Led by scientists at Hubbs-SeaWorld Research Institute
(HSWRI), the study also revealed that algal oil produced by Veramaris can produce fish with levels of two important omega-3 fatty acids – DHA and EPA – roughly three times higher than in fish fed fish oil.

These findings, published in the journal Aquaculture Research, put scientists steps closer to growing healthier and more sustainable seafood by replacing wild-caught fish in aquaculture feed.

Typical aquaculture feed relies on the inclusion of fishmeal and fish oil derived from wild fish such as sardines, anchovies and menhaden, known as forage fish. In 2018, roughly 18 million tons of wild forage fish were reduced to fishmeal and fish oil for use in animal feed, including pet food. Removing these fish from the ocean can decrease food available for other species in the marine food chain, such as seabirds, marine mammals such as whales, seals and dolphins and commercially important fish such as salmon, tuna and cod.

“These results show the potential for this species to be reared on fishmeal and fish-oil free diets,” said Kevin Stuart, a research scientist at HSWRI and lead author of the study. “More research needs to be done to make these diets cost effective for growers, but the potential is there to advance sustainable aquaculture.”

In HSWRI’s 64-day feeding trial, the researchers tested three diets formulated without wild fish ingredients against a control diet—containing fishmeal and fish oil—on juvenile California yellowtail. Upon completion of the study, the fish were analysed for general body composition (moisture, protein, fibre and ash content) and fatty acid levels in their tissue to evaluate the fish growth and fillet quality of each diet.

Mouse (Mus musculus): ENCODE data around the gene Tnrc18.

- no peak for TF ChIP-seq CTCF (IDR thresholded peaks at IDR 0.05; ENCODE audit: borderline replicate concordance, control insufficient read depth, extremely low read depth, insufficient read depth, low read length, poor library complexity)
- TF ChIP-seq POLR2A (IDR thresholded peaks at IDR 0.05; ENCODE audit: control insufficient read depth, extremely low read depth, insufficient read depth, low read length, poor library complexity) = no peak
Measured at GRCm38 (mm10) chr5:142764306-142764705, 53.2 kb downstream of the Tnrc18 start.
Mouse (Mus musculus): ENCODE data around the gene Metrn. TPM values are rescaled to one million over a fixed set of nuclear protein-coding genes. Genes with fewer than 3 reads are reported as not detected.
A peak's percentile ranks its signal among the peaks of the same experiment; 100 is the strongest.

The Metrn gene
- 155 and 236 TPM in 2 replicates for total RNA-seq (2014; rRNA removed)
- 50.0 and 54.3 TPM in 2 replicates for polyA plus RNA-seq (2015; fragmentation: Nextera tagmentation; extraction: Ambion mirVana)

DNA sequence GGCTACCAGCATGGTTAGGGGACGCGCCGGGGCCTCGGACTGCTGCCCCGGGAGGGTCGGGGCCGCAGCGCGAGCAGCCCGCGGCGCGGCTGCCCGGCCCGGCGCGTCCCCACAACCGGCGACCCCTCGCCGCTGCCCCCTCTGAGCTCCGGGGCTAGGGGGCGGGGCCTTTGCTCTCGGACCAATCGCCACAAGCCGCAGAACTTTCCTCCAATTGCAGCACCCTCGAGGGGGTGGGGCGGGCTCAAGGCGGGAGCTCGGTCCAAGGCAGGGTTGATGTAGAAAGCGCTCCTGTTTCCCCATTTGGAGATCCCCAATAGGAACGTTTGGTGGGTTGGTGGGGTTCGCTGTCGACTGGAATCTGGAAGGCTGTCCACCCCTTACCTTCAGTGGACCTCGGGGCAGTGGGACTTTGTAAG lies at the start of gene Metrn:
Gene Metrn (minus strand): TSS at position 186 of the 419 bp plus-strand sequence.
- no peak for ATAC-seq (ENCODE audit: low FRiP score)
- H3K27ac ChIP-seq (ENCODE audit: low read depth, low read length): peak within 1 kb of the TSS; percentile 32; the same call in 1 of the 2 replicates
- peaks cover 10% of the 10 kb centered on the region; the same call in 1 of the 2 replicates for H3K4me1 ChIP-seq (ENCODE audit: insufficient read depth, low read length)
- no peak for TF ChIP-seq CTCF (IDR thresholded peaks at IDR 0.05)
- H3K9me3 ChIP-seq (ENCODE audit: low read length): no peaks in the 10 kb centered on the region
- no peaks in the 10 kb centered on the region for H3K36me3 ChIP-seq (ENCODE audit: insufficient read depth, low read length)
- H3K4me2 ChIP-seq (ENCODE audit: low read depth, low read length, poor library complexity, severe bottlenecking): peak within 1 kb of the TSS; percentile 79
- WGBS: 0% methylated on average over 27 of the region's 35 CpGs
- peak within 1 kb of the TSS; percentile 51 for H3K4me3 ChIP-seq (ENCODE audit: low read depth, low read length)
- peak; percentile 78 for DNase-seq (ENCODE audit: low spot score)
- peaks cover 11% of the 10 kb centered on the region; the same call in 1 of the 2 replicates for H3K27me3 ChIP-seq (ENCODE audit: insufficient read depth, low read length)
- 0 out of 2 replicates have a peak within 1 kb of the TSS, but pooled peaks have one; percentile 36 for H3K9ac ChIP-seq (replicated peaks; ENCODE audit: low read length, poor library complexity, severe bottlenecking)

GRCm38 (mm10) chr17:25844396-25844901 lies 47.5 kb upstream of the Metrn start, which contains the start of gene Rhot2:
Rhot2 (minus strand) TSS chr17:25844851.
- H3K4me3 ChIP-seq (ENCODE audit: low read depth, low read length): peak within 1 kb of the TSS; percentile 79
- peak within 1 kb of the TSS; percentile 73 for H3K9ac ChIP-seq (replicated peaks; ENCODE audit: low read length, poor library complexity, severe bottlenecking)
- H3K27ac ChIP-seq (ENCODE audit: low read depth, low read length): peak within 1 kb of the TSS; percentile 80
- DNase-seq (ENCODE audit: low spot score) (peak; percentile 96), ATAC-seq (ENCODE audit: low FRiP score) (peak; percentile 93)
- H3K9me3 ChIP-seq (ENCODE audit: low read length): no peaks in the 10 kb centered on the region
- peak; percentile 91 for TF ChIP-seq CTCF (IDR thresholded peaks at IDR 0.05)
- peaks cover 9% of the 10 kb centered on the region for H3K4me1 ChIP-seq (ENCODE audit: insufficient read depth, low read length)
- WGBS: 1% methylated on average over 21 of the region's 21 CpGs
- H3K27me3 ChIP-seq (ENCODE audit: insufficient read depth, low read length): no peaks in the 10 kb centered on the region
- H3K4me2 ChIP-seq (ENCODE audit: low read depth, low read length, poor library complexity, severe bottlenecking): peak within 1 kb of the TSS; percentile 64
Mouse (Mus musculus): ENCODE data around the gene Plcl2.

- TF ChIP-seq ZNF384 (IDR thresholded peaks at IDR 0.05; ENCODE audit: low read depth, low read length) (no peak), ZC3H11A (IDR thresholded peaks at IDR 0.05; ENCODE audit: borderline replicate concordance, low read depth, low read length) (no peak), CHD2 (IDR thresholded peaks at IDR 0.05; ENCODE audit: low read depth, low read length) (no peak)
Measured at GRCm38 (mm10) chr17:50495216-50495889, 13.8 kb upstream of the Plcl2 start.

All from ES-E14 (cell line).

The researchers found significantly higher DHA-EPA fatty acid levels in fish fed the diet containing Veramaris marine algal oil, which contains naturally high levels of these omega-3s.

These results show that Veramaris natural marine algal oil can fully replace fish oil in the diet of juvenile California yellowtail without affecting growth or survival, and at the same time provide higher levels of DHA and EPA, two essential nutrients needed for early brain development and linked to improved cardiovascular health in humans.

In previous studies on Pacific white shrimp (Litopenaeus vannamei), channel catfish (Ictalurus punctatus), rainbow trout (Oncorhynchus mykiss) and Atlantic salmon (Salmo salar), scientists have observed similar or better growth and higher levels of omega-3 fatty acids in fish fed algal oil when compared to those fed fish oil.

Although the diets free of wild fish ingredients resulted in slower fish growth than the fishmeal-fish oil control diet, the pattern of growth—600 percent increase in weight during the study—was still excellent and suggests a strong potential for full fishmeal-fish oil replacement for this species with continued research, said the authors.

Aquaculture, the world’s fastest growing food sector, will require an estimated 37.4 million tons of feed by 2025 to meet the global demand for farmed seafood. With wild fish populations declining worldwide, more “fish-free” ingredients in aquaculture feeds will be required to meet future seafood demand and enhance sustainability.

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